In the same Journal of Clinical Oncology, the article was reviewed (2), and these reviewers came to the conclusion that only obesity and infection are risk factors for lymphedema—ignoring all of the other risk factors such as radiation, number of nodes removed, genetic predisposition, chemotherapy and aging and stated: “As for other preventative behaviors, patients should be informed that there are not enough data to justify recommending strict adherence to avoiding skin punctures, blood pressure measurements, or use of compressive garments for air travel.”

This editorial looked at an older article for determining if women should wear compression for air travel (3). It’s not a great article. And even its author, who felt women shouldn’t wear garments on flights less than 4.5 hours, concluded: “this is not to say that there is no risk, or no women at risk, or that swelling never occurs.”

So, where does this leave the person at risk for lymphedema and their healthcare providers?

If their providers just read the one line synopsis, they might conclude that reputable journals have proved that no risk reduction behaviors are needed for lymphedema.

And that puts women in a very difficult place, as they may ask not to have blood pressure measurements—especially the high pressure automatic cuffs—or IV’s, or blood draws in their at risk arm and be met with resistance.

I asked Jane Armer, a noted researcher and head of the American Lymphedema Framework Project to review these articles, and she felt that as a clinician and researcher, they don’t change her recommendations. Avoid unnecessary trauma to an at risk arm.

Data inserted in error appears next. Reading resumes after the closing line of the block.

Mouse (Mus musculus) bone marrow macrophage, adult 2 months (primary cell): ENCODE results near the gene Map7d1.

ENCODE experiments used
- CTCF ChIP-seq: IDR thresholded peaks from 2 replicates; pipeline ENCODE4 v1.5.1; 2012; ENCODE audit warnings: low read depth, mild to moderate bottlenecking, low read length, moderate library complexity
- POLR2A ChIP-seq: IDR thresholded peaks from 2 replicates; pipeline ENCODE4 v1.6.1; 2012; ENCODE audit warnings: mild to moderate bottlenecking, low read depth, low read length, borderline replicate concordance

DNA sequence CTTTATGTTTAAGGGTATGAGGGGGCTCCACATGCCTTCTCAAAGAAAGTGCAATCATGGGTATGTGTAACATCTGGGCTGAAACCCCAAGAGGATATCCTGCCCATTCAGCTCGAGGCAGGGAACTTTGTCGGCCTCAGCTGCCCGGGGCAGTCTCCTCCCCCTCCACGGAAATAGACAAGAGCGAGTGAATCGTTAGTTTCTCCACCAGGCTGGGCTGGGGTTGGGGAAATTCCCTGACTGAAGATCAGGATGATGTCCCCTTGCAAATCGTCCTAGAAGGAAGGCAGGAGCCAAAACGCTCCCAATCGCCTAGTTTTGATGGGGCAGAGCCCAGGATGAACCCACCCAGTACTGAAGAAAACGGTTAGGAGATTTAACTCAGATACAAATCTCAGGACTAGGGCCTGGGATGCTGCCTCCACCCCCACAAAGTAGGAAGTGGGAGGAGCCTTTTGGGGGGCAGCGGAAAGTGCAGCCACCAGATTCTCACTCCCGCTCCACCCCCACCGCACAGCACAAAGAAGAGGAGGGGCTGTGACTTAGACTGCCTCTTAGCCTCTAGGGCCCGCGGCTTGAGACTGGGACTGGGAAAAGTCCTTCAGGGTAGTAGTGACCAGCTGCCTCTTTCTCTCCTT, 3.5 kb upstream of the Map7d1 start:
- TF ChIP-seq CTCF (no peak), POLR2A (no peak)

The most controversial issue is the use of compression garments while flying in a person who has not developed lymphedema. The consensus is that at risk women should be carefully evaluated and discuss this with a knowledgeable physician, and if they chose to wear compression on a flight, to have it well fitted and to compress the hand as well as the arm.

Lymphedema is incurable. Why risk it? Even a low risk procedure will be 100% if it triggers lymphedema.

The movement to debunk lymphedema risk reduction behaviors comes from a desire to unburden women. Yet having lymphedema is a tremendous burden.

Risk reduction behaviors have not been debunked. But your healthcare provider might not have read the entire article, so you may have to advocate for yourself, or inform them.

Click Here for a PDF Version of this Article

 

  1. Ferguson CM, Swaroop MN, Horick N, et al: Impact of ipsilateral blood draws, injections, blood pressure measurements, and air travel on the risk of lymphedema for patients treated for breast cancer. J Clin Oncol March 1, 2016 34:691-698
  2. Ahn S, Port ER: Lymphedema Precautions: Time to Abandon Old Practices? J Clin Oncol March 1, 2016 34: 655-658
  3. Graham PH: Compression prophylaxis may increase the potential for flight-associated lymphoedema after breast cancer treatment. Breast 11: 66-71, 2002
  4. Jeffs E, Purushotham A, Springerplus, 2016 Jan ;5:21, The prevelance of lymphoedema in women who attended an information and exercise class to reduce the risk of breast cancer-related upper limb lymphoedema

8 comments to Debunking Lymphedema Risk Reduction Behaviors: Not So Fast

  • James Morrow CLT

    I have been a hospital based lymphedema therapist for 16 years and have seen several patients that actually had no swelling until after a blood pressure check was done on the arm. I had a large influx of patients after a hurricane when patients were evacuating and had to spend long hours in a car. I feel that a study that says there is no reason for concern is jumping the gun. Perhaps there should be more studies but for me I will continue to caution my patients.

  • Pam lefferts

    I don’t go on the soapbox often…but here I am stepping up.
    I want to share a part of my health journey with you. I hope this will inspire you to take action to help other women. There is a LINK at the bottom of this – PLEASE let Congress know you support us!